Dalness

Clan Mackinnon was descended from royal Scottish blood, and in its heyday controlled vast areas of land on the Isle of Skye, in the northern Scottish highlands. The clan was turfed off these lands for supporting Bonnie Prince Charlie in the Jacobite uprising, which had hoped to restore the House of Stuart to the throne. During the clearances that ensued, tens of thousands of highlanders were rounded up and forced to settle on poor land by the sea, to make way for large-scale sheep farming and...

Forcett House

Forcett House was the home of James Gordon, farmer and magistrate, after whom Tasmania's mighty Gordon River was named. Built in 1832 on a sandstone knob that commands panoramic views over Pitt Water in southern Tasmania, it was at the time part of an estate of some 600 acres. Forcett House has been beautifully preserved, thanks in part to the dryness of the sandstone on which it sits. A unique feature of this convict-brick homestead is its clerestory (pronounced clear-storey), a small upper...

Summerhome

Moonah is a bustling working-class suburb five kilometres north of the Hobart CBD. It's an unlikely location for an old Tasmanian country mansion. But 170 years ago this was rural Tasmania, and it's where one of Hobart's most illustrious early entrepreneurs, Henry Hopkins, took his family for summer holidays. The paddocks and bush that surrounded Summerhome in the 1830s have long since given way to industry and suburbia. But Summerhome has stood still while everything around has changed....

Peppers Calstock

Old Pictures Cheshunt

Few get the opportunity to laze about a stately Georgian mansion and absorb all the grandeur it evokes. The homes you enter in this book are private. Unless you are part of their inner circle, you might not have even known they existed. As for those who live in them well, they're usually too busy running farms, raising families and keeping on top of never-ending maintenance to ever really get the chance to sit back self-indulgently. So that's where Peppers Calstock comes in, an impressive home...

High Peak

Stained Glass The High Pek

When the Grant family made the move from their Hobart city home to High Peak in the 1950s, their friends threw a party to say a proper farewell. Which was very 'Hobart' when you consider that the new location at Neika was only about fifteen minutes' drive from the old one in town. But situated high on the slopes of the spectacular Mount Wellington, there is a sense of isolation in this subalpine environment of forest and pristine creeks, and this is what made High Peak such a perfect summer...

Highfield

From the King of Iceland, to a convict explorer for the Van Diemen's Land Company, with headquarters at Highfield, north-west Tasmania this was just one of the many remarkable turns taken in the life of J0rgen J0rgensen, both in Tasmania and abroad. As a young Danish adventurer who idolised Captain Cook, J0rgensen was first mate on the Lady Nelson when it berthed in 1803 at Risdon Cove, just north of what was to become Hobart, where European settlement of Tasmania started. Back in the northern...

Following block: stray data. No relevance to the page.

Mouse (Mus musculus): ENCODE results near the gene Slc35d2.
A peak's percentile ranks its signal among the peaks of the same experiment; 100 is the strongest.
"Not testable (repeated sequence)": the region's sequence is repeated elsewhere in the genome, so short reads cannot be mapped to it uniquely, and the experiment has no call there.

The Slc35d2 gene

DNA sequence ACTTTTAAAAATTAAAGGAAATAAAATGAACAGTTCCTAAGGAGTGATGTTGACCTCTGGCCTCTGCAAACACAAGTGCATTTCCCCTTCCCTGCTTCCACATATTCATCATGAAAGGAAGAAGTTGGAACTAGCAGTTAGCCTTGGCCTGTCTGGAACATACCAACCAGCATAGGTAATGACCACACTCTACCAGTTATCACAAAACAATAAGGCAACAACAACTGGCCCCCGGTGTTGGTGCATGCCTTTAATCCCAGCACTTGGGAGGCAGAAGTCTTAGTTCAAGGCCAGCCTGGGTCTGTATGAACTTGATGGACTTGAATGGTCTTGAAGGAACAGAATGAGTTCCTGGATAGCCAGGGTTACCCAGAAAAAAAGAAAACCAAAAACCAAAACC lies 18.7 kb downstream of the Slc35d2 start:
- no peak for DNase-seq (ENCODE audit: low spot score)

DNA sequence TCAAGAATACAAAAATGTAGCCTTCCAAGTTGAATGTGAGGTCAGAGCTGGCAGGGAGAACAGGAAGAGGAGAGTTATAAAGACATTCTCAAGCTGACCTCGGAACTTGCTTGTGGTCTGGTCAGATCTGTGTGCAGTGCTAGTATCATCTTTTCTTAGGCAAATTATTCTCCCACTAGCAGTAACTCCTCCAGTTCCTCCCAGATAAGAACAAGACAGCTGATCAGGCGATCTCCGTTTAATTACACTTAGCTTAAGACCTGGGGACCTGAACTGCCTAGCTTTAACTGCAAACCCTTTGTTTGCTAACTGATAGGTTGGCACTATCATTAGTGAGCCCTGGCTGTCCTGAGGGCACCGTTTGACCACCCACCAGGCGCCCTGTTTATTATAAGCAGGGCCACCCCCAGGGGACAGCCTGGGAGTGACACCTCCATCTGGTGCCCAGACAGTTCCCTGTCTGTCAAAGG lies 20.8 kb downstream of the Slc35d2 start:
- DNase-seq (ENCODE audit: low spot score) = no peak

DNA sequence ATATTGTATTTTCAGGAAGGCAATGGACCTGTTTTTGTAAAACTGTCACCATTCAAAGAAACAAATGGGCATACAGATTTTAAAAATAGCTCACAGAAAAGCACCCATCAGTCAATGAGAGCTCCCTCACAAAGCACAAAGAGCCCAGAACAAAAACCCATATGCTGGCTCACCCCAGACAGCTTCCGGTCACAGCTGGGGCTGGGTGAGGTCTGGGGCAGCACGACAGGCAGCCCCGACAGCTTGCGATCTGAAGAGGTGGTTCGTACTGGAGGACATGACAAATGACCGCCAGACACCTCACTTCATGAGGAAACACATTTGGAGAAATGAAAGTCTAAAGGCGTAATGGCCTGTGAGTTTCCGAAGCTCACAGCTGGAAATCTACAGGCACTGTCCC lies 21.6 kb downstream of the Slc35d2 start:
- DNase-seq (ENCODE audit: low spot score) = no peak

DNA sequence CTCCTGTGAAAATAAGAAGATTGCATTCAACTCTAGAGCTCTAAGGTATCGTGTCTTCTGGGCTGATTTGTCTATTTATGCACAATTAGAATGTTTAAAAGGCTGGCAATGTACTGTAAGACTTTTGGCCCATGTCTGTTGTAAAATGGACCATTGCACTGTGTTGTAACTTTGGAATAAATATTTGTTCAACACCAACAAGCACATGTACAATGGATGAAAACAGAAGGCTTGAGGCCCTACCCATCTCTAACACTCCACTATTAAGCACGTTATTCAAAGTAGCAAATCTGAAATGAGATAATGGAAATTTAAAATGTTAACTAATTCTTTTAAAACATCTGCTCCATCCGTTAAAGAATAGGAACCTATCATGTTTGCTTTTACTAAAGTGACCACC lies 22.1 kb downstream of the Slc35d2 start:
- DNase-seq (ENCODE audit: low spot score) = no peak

Belgrove

Tasmanian Wooden Trophies

As Peter Bignell tootles around in the tractor on his historic sheep, beef and strawberry farm, you'd swear you could smell hot chips or dim sims. The owner of Belgrove, in Tasmania's Southern Midlands, near Kempton, makes a habit of visiting fried food establishments in the area to collect their used cooking oil, which he converts to biodiesel to power his tractor, ute and even his home's central heating. The original Aga stove in the kitchen is next in line for biodiesel conversion, which is...

Beaufront

Peppers Calstock

Cashed-up and in the market for land, young English solicitor Philip Smith could hardly have timed his arrival in Van Diemen's Land better. It was April 1832, and ten days before a proclamation had been issued to announce the sale of 32,000 acres of government reserve at Ross, in the Tasmanian Central Midlands. The grazing land was to be sold in eight blocks of 4000 acres in order to fund a government home for orphans in Hobart. Philip bought seven of the blocks on behalf of family and friends...

Exton House

Ellenthorpe Hall

If maintaining hedges that stretch for fifty kilometres sounds like hard work, try an eighteen-year home restoration that is still continuing. But the results certainly vindicate the massive effort. When this property's 170-year-old hawthorn hedges burst into a haze of soft white blossom, it's a spellbinding journey down the long driveway they line. It leads into an old, tree-framed lane that opens onto a turning circle in front of Exton House in Tasmania's Central North district, described in...

Dunedin

The country at Dunedin, near Launceston, isn't arable. It's so rough that mustering of cattle and sheep still takes place on horseback, and the back run of the farm is so rocky that it's known as the goat hills. Which only makes the hectare of gardens this property is renowned for all the more remarkable. For Annabel Scott, who moved to Dunedin as a young married woman in the 1970s, gardening has become an addiction. With every year her garden beds have become bigger and better, more diverse, a...